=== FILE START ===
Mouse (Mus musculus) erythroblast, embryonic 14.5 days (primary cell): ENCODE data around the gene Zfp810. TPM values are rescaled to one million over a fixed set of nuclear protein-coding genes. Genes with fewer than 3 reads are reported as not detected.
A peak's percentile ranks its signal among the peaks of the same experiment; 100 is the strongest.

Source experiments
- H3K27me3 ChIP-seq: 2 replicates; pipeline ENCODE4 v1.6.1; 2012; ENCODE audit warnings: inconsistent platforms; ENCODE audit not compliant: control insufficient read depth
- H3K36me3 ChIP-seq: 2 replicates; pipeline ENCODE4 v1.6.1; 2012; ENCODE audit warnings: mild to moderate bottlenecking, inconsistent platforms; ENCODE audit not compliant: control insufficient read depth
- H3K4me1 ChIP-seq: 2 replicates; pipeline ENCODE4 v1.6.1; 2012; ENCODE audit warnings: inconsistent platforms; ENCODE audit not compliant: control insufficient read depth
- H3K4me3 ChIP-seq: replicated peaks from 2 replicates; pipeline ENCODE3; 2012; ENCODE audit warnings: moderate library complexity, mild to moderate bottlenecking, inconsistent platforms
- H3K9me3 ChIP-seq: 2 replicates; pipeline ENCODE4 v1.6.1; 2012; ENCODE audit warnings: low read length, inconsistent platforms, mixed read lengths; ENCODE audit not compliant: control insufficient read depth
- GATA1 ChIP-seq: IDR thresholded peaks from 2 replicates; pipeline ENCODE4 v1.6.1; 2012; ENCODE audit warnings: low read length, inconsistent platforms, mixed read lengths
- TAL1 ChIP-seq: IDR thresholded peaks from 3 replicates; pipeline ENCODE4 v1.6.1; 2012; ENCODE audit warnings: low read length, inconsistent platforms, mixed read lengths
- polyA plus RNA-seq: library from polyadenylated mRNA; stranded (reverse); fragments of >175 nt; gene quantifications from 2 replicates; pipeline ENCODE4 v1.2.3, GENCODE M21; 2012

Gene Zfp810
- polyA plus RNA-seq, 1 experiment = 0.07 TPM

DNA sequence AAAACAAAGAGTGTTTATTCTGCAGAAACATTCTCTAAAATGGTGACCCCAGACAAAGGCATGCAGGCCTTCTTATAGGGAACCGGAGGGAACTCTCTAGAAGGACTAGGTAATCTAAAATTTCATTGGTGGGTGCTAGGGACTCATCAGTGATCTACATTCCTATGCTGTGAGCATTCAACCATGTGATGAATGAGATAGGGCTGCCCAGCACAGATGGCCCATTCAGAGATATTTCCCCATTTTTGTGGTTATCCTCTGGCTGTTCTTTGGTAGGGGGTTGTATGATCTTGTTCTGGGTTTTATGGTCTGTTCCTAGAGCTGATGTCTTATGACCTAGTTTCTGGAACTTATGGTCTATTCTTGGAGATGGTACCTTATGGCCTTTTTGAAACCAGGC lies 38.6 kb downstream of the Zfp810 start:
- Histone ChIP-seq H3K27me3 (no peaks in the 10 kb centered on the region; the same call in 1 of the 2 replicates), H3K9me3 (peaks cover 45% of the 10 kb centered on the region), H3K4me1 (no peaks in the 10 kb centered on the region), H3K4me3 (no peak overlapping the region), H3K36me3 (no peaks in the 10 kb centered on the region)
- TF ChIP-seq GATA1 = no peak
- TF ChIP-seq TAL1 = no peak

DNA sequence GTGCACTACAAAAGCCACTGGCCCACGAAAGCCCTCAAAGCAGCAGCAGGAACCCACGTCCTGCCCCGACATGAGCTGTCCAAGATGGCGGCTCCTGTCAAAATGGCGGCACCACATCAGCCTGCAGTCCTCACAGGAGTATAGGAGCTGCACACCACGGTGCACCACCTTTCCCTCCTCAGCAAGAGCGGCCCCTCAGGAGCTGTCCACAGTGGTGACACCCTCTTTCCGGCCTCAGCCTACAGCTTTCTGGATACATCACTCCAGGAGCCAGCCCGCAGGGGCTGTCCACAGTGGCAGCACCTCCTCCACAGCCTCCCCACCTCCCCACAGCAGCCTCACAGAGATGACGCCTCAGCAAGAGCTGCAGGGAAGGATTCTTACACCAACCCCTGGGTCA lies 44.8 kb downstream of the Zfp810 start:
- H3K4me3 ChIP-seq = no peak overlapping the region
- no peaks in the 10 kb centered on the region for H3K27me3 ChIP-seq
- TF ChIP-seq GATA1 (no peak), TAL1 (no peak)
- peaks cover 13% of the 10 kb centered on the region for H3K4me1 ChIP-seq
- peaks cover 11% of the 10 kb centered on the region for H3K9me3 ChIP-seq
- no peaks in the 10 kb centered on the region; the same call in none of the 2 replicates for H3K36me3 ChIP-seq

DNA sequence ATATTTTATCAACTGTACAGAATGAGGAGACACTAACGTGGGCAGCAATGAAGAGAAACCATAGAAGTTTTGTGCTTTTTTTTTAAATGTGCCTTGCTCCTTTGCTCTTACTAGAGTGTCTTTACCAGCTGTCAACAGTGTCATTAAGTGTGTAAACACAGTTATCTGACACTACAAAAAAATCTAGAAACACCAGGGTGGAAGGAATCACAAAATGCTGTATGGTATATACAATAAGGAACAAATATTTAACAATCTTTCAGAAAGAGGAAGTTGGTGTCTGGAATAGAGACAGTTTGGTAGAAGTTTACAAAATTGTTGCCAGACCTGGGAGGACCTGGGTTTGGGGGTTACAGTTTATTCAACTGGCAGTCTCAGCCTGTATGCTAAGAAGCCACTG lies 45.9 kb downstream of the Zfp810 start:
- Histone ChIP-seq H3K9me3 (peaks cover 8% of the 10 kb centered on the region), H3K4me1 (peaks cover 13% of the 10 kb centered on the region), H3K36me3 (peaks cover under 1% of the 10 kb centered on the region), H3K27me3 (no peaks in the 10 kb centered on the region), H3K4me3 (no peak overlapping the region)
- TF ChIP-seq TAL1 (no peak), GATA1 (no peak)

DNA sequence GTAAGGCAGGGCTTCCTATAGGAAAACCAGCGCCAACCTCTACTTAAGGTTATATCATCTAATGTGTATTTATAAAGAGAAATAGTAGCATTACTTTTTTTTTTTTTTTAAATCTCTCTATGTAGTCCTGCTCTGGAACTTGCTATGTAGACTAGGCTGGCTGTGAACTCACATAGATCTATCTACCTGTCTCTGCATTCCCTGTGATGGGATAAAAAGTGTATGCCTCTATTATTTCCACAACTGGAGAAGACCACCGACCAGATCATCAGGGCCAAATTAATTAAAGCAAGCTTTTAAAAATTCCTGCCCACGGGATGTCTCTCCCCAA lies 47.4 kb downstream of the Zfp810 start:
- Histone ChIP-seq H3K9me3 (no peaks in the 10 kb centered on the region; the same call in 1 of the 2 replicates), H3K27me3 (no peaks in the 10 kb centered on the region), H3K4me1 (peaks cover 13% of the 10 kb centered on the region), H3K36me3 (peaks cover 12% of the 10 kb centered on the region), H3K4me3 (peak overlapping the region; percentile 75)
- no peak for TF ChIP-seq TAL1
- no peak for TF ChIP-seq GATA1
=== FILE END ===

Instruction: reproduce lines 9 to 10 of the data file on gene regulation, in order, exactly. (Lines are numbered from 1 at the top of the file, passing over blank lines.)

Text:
- GATA1 ChIP-seq: IDR thresholded peaks from 2 replicates; pipeline ENCODE4 v1.6.1; 2012; ENCODE audit warnings: low read length, inconsistent platforms, mixed read lengths
- TAL1 ChIP-seq: IDR thresholded peaks from 3 replicates; pipeline ENCODE4 v1.6.1; 2012; ENCODE audit warnings: low read length, inconsistent platforms, mixed read lengths